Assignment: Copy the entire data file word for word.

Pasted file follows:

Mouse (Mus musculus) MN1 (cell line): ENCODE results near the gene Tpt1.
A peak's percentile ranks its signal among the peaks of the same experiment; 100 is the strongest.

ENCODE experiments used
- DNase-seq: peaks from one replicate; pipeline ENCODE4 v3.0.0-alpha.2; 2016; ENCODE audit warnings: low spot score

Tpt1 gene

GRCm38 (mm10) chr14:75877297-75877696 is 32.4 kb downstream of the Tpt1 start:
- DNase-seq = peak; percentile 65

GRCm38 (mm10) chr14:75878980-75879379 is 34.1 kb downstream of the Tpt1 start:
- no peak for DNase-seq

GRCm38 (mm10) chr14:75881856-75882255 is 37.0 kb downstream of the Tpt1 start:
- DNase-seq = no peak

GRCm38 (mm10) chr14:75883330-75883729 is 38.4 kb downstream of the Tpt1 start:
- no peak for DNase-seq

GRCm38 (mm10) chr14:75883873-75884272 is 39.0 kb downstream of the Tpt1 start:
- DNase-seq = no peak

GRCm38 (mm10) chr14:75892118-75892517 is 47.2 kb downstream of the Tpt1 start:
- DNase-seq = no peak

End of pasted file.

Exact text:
Mouse (Mus musculus) MN1 (cell line): ENCODE results near the gene Tpt1.
A peak's percentile ranks its signal among the peaks of the same experiment; 100 is the strongest.

ENCODE experiments used
- DNase-seq: peaks from one replicate; pipeline ENCODE4 v3.0.0-alpha.2; 2016; ENCODE audit warnings: low spot score

Tpt1 gene

GRCm38 (mm10) chr14:75877297-75877696 is 32.4 kb downstream of the Tpt1 start:
- DNase-seq = peak; percentile 65

GRCm38 (mm10) chr14:75878980-75879379 is 34.1 kb downstream of the Tpt1 start:
- no peak for DNase-seq

GRCm38 (mm10) chr14:75881856-75882255 is 37.0 kb downstream of the Tpt1 start:
- DNase-seq = no peak

GRCm38 (mm10) chr14:75883330-75883729 is 38.4 kb downstream of the Tpt1 start:
- no peak for DNase-seq

GRCm38 (mm10) chr14:75883873-75884272 is 39.0 kb downstream of the Tpt1 start:
- DNase-seq = no peak

GRCm38 (mm10) chr14:75892118-75892517 is 47.2 kb downstream of the Tpt1 start:
- DNase-seq = no peak